Five years after my most-read article about a product that promised to reduce hair growth, I thought it was time for an update.

In 2013, I wrote an in-depth article about Inhibitif, a line of products introduced in Canada that year that promised to reduce hair growth. That one article attracted an unexpected amount of attention. I received numerous comments and emails about it, it was cited on a number of other beauty websites (without my knowledge!), and I continued to receive questions from people about it for years afterwards, even after I took down my old website. Messages have come from readers all over the world, a testament to the internet age that we live in. Some time in the last few years, Inhibitif’s parent company, Deciem, reformulated the product to remove lauryl isoquinolinium bromide and replace it with other active ingredients. Considering the amount of interest there seems to be in this topic, I thought it was worth revisiting.

At the moment, there are five different products in the Inhibitif brand: Body Serum, Face Serum, Intimate Care, Body Hydrator, and Deodorant. All five contain dihydromyricetin  as the main active ingredient. Dihydromyricetin is a type of flavanoid produced by a number of different plant species, including the Ampelopsis family (hence its other name, ampelopsin).

Dihydromyricetin (CAS No. 27200-12-0)

Dihydromyricetin was included in the original formulations of Inhibitif. Back in 2013, I had searched specifically for research articles on whether dihydromyricetin had any effect on hair growth but found nothing. In hindsight, I suspect that dihydromyricetin is used as the active ingredient, because over the past several years, some research groups have been studying dihydromyricetin as a potential anti-cancer drug. In in vitro tests on cancer cell lines, there is some evidence that dihydromyricetin can induce apoptosis. (Apoptosis is programmed cell death, which usually occurs when a cell has accumulated enough damage to warrant being shut down. In one model of cancer development, cancerous cells have mutated and lost the ability to undergo apoptosis, and can therefore continue to replicate unchecked. Thus, induction of apoptosis is a key indicator that scientists look for when trying to identify new chemotherapy drugs.) Therefore, it is possible that dihydromyricetin is triggering apoptosis in hair follicles that are in the growth phase, when cells in the follicle are actively dividing, thus inhibiting hair growth.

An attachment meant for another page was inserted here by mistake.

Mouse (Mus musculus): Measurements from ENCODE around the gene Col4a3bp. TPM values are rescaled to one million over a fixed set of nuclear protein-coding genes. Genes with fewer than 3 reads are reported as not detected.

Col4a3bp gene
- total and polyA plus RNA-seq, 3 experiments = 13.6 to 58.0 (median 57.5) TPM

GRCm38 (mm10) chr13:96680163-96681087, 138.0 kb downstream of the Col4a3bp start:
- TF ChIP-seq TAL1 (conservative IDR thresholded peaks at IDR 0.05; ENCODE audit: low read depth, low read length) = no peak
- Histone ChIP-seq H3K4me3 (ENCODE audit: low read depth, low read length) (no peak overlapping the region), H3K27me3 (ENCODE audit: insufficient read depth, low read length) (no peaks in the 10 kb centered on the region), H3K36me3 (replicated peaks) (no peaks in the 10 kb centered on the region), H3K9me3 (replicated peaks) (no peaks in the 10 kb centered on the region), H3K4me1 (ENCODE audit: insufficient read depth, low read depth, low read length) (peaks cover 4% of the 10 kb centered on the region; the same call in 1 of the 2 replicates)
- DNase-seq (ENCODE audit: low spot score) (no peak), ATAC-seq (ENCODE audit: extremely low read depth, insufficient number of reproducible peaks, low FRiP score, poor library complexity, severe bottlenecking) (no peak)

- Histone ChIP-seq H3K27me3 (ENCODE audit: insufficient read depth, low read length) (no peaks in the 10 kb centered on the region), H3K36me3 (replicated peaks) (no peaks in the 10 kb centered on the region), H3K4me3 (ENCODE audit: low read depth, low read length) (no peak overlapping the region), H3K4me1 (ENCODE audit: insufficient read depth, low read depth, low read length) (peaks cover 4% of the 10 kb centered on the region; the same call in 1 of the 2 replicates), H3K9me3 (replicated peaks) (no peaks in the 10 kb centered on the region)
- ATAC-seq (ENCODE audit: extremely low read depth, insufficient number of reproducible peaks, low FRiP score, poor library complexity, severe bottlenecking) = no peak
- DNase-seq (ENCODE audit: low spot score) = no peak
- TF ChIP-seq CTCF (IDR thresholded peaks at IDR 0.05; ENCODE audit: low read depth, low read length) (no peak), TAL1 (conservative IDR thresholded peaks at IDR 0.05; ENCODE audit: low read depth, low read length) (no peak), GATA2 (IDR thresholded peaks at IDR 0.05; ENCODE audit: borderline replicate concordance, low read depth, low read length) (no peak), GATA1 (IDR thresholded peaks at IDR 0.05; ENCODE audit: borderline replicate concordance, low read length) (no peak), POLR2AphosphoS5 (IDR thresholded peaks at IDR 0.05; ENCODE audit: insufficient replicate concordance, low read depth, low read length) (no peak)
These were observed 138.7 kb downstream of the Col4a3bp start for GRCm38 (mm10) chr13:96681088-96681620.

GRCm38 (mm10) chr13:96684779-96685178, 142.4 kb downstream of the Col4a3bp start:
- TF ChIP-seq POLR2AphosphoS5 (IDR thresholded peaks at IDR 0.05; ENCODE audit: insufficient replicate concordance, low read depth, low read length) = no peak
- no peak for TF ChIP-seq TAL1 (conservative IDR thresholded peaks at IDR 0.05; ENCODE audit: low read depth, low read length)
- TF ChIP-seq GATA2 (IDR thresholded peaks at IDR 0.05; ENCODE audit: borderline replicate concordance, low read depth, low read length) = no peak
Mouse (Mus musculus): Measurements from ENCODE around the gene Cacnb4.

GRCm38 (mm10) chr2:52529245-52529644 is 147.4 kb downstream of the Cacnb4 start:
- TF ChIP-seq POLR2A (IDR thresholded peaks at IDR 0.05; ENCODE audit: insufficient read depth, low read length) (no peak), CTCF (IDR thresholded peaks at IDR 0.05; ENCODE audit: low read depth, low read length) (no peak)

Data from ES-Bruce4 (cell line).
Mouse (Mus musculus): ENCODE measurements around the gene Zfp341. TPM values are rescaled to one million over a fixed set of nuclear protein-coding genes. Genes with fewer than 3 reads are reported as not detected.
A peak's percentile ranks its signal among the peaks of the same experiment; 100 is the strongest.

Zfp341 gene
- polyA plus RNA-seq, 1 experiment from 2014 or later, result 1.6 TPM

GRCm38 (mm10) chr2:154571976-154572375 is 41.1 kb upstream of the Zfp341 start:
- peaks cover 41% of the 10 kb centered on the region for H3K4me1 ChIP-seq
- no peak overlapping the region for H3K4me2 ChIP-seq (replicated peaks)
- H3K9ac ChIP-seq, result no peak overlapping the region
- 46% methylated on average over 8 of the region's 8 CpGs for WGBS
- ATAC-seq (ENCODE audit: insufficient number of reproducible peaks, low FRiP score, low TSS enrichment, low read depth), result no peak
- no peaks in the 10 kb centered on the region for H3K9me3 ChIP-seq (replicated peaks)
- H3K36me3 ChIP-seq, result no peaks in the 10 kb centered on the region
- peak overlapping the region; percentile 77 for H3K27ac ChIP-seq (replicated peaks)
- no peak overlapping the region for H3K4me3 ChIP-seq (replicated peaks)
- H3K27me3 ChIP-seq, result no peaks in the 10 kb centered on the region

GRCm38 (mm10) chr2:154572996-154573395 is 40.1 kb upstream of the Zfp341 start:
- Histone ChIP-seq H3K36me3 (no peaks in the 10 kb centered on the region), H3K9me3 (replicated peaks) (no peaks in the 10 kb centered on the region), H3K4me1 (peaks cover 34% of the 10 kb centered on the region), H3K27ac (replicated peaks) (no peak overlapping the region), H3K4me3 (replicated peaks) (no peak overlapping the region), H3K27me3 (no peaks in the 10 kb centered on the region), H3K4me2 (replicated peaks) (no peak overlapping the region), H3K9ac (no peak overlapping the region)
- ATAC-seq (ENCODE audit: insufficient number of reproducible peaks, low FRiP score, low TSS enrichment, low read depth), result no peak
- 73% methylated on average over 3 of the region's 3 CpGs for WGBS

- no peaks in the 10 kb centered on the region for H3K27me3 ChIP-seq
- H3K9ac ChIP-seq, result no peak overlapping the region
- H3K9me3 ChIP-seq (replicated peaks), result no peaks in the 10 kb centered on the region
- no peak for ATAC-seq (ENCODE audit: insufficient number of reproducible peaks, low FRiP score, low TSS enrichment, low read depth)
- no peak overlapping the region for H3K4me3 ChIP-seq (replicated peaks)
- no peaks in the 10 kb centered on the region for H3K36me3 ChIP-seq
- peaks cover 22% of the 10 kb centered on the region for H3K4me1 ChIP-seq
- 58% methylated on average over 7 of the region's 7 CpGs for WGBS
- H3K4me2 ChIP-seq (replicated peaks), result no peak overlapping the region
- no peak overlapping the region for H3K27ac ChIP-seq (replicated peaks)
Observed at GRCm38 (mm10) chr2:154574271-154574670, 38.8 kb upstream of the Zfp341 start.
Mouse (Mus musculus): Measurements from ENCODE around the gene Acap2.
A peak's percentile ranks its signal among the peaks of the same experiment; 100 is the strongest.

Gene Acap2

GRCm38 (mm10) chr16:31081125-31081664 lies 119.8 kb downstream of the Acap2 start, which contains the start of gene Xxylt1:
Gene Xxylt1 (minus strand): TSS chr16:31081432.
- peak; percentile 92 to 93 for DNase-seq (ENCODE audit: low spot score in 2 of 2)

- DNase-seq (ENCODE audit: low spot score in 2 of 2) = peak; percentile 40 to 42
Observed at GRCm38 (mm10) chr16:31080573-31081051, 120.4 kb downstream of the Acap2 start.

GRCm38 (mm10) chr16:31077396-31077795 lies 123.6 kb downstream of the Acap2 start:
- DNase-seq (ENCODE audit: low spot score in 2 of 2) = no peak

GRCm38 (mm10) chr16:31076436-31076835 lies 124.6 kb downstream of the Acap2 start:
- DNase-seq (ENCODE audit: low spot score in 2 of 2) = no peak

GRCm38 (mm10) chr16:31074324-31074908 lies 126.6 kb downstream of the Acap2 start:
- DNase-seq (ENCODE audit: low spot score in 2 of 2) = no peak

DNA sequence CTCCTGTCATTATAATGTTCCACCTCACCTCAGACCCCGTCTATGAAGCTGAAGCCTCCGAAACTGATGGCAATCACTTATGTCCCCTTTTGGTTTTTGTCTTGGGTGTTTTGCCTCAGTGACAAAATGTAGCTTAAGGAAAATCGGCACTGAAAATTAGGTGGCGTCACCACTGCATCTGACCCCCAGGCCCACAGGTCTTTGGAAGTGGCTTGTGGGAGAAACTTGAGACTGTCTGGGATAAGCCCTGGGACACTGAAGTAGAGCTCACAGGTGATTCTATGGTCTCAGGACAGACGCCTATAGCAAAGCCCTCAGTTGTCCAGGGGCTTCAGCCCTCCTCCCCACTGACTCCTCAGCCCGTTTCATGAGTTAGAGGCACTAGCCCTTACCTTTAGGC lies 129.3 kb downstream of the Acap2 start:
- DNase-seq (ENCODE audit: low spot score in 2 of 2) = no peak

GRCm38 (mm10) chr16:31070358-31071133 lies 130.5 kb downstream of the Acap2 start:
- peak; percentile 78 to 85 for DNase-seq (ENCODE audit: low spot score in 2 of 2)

Besides dihydromyricetin, the Inhibitif Body Serum, Face Serum and Intimate Care  contain a secondary active ingredient, an extract of Larrea divaricata, a plant native to South America commonly known as chapparal. It was used as a traditional remedy in South America as an abortifacient. A search of the literature located several references that discuss the use of L. divaricata as a source of actives that may have potential use as anti-cancer drugs, as there is some evidence that the plant extract can induce apoptosis in cancer cell lines in vitro.

A major component of L. divaricata extract is nordihydroguaiaretic acid, a type of lignan. Nordihydroguaiaretic acid and its analogs are of interest as they are “potentially useful in treating diseases related to cancers, diabetes, viral, bacterial infections, and inflammation” (ref. 4). Nordihydroguaiaretic acid was originally used as a food preservative in the 1950s but its use was banned following evidence of toxicity; chronic exposure is toxic to the liver and kidneys. A synthetic analog of nordihydroguaiaretic acid, terameprocol, is in Phase 1 clinical trials for treating high-grade glioma cancers. The only difference between terameprocol and nordihydroguairetic acid is that all the alcohol (-OH) hydrogens have been replaced by methyl (-CH3) groups; in biochemical terms, it would be expected that both chemicals would have similar effects on the human body.

Nordihydroguaiaretic acid (CAS No. 500-38-9)
Terameprocol (CAS No. 24150-24-1)

The Inhibitif Body Hydrator contains chelidonine as its secondary active ingredient. Chelidonine is obtained from plants of the Papaveraceae family, in particular, Chelidonium majus. Like dihydromyricetin and L. divaricata extract (which comprises nordihydroguaiaretic acid), chelidonine is being studied as a potential anti-cancer drug, as there is evidence that it interferes with cell division and is capable of triggering apoptosis.

Chelidonine (CAS No. 476-32-4)